The decoupling of a users physical machine from the desktop and software

Desktop Virtualization Journal

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VDI: Citrix has done an amazing job on virtualization geared towards the client. Going back to Metaframe and Presentation Server and then today with the work they’re doing with Xen on client virtualization, Citrix has always been focused on the client. Ironically, even though Microsoft is the de facto enterprise desktop client (in a sense), it hasn’t addressed the client virtualization markets too well. App-V is a step forward, but MED-V (with desktop virtualization code based on Virtual PC rather than Hyper-V) is a step back. VMware is making a huge push in this market with VMware View; if any player is going to win the VDC space completely they have to include a VDI solution, one that works locally and remotely, in their portfolio. Citrix could help Microsoft make that push by combining their respective solutions for hypervisor and application virtualization technologies. Many of the enterprise desktops and apps are Microsoft; the underlying technology running those desktops and apps in the data center and over the network are Citrix.

  • Cloud Platforms/Providers: Xen owns a good bit of real estate in cloud and service provider data centers. Although Microsoft has good presence with customers running Windows operating systems, it doesn’t have the same exposure for Hyper-V as a platform that VMware and Xen have. I think MS is looking to change this with Azure but it will still be limited to the MS-only solution (for the short term anyway). Acquiring Citrix would give Microsoft that cloud provider mindshare by name alone. They could then take that business and technology model that Xen has built and create a best of breed service provider platform between Xen and Hyper-V for customers that want to run non-Windows apps on Xen and .Net-based apps on Hyper-V. This could drastically help Microsoft’s Oslo application lifecycle plan moving forward with cloud providers while not alienating non-.Net apps.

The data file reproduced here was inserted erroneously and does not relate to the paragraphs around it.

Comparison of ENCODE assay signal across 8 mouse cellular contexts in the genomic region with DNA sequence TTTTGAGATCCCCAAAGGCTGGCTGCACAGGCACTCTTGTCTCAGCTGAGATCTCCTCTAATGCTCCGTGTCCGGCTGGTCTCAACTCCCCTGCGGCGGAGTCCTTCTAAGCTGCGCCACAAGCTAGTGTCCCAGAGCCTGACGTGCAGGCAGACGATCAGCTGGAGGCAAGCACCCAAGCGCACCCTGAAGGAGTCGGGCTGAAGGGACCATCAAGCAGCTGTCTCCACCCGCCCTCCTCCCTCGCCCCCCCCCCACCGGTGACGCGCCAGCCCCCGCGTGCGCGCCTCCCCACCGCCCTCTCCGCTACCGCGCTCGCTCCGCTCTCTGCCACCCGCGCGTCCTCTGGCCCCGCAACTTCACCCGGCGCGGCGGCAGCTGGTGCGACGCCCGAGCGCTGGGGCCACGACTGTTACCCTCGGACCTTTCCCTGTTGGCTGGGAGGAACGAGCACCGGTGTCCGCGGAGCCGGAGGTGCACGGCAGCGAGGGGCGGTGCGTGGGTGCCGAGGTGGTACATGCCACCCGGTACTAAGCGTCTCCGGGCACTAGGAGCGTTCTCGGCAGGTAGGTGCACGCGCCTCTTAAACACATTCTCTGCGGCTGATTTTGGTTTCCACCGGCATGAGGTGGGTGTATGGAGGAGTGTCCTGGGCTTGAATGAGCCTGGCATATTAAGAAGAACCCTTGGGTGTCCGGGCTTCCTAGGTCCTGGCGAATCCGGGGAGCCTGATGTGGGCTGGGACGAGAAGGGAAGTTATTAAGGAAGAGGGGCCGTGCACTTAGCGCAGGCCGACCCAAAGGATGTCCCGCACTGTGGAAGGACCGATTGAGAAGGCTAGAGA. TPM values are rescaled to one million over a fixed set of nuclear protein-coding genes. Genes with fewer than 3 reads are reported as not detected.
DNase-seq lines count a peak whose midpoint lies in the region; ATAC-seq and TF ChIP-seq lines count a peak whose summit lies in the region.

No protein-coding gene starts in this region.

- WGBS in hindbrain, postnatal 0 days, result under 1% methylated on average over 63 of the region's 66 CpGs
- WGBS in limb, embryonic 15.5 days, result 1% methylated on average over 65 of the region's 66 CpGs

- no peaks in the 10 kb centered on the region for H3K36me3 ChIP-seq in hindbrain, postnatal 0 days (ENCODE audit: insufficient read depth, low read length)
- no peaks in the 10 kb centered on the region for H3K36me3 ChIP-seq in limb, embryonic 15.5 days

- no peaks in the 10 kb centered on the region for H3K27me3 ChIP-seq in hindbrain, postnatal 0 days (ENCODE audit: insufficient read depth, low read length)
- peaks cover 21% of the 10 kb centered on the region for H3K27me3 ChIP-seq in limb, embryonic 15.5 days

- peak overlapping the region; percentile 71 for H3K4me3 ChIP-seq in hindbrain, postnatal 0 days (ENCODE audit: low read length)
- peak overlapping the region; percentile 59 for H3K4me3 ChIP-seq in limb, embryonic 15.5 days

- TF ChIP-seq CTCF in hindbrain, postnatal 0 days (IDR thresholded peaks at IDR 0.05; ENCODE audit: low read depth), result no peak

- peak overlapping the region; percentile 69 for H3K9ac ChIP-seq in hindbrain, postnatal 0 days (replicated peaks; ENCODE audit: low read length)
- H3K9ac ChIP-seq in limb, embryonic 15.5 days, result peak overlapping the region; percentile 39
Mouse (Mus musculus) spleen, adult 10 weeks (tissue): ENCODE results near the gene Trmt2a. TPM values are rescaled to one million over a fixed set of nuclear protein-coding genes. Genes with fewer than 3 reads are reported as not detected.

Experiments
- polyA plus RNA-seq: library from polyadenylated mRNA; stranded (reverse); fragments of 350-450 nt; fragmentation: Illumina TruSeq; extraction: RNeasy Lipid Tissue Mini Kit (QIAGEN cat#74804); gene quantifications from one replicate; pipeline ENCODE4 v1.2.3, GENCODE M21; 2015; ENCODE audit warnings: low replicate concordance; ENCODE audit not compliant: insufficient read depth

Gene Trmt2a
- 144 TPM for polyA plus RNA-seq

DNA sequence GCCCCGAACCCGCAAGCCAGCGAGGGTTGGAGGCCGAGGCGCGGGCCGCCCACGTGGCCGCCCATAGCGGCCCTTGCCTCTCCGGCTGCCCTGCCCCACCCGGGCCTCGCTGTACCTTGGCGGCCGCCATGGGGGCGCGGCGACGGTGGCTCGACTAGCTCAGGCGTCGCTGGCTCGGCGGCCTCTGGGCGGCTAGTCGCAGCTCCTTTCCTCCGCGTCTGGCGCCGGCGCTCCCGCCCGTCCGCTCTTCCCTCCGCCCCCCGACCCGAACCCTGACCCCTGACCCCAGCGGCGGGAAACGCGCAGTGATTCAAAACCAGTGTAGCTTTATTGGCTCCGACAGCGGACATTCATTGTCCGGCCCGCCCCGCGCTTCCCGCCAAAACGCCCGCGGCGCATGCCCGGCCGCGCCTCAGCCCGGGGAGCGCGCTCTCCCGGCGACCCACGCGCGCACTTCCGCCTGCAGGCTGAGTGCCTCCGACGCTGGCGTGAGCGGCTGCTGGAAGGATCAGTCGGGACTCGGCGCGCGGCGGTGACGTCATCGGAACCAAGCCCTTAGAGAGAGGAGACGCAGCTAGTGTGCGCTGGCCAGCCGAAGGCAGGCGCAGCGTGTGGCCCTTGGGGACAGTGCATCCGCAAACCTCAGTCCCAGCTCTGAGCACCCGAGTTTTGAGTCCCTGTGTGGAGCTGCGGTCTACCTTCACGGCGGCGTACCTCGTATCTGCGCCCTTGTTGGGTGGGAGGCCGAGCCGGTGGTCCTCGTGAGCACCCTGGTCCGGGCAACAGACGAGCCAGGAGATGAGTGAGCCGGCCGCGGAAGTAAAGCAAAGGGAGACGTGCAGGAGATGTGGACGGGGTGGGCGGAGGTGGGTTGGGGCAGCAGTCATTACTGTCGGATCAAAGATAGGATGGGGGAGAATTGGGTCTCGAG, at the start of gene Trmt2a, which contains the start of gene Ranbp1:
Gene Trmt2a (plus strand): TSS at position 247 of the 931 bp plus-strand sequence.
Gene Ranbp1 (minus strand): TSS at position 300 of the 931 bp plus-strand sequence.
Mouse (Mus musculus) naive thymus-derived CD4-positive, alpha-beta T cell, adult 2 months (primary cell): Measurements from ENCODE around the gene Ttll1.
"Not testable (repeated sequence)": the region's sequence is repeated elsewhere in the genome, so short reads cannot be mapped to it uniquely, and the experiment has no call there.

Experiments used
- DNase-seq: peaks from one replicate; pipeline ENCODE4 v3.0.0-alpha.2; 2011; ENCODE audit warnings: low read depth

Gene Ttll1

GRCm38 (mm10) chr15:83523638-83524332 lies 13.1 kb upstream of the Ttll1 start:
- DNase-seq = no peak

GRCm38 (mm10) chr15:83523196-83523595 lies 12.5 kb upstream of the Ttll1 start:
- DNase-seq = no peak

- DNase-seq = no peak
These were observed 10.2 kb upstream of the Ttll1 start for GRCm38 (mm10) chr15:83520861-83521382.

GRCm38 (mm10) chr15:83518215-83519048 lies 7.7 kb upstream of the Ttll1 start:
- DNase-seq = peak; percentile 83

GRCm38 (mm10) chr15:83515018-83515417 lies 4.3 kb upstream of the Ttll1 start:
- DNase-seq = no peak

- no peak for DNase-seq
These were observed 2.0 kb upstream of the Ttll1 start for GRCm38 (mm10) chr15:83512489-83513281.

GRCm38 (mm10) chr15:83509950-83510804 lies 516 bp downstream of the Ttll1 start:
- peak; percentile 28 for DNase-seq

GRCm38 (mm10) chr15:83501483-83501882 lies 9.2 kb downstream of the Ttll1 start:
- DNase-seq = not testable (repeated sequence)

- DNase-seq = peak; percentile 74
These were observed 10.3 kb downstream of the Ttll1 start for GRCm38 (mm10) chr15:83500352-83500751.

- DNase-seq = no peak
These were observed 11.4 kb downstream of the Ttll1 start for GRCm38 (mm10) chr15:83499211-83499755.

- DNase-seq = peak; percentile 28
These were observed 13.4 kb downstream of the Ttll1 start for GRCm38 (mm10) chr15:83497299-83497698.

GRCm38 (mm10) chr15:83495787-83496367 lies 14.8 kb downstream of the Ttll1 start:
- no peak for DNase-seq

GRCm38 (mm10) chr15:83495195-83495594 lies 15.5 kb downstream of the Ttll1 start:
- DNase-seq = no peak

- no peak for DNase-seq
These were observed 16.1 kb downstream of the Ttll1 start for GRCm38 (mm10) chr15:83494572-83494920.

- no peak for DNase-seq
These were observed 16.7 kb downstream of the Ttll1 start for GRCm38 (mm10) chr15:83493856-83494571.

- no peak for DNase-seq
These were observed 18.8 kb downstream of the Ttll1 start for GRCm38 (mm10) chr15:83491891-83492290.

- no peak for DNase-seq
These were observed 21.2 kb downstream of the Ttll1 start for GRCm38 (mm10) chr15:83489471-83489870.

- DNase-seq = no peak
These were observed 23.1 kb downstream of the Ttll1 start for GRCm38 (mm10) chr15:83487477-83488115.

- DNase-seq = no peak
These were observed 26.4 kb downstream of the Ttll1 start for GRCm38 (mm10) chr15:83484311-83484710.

• Application Virtualization: As you know, I’m a huge fan of a true application virtualization model, something that I believe App-V will ultimately be able to deliver. However it will most likely be focused on .Net and Microsoft apps only and is still a few years away from full delivery and even more from adoption. In the mean time we have this bridging technology between VDI, client virtualization, and streaming apps. VMware is getting there with tools like View and ThinApp, but Citrix is staying in lockstep. Microsoft could use a Citrix acquisition to springboard App-V into a multi-focused application delivery platform, taking what’s good today with streaming apps and client virtualization and continue to work on true application virtualization for all apps.
  • Customer/Device Support: And as a roll-up benefit of the above categories, we have application delivery to devices. I don’t want to place too much emphasis on supporting remote access via the iPhone, but when you look at Microsoft’s historic relationships with Apple and Linux (as a whole), of which Citrix has obvious ties into both now, that’s an appealing way for Microsoft to jump right into those groups. That doesn’t mean they’ll keep the momentum alive, but at least it would give them more opportunity than they have today. The overlap between VDI, XenApp, secure remote access, and the iPhone is an extremely appealing proposition for mobile users; a turn-key solution for Microsoft to cover a huge gap in their overall cloud and virtualization offerings.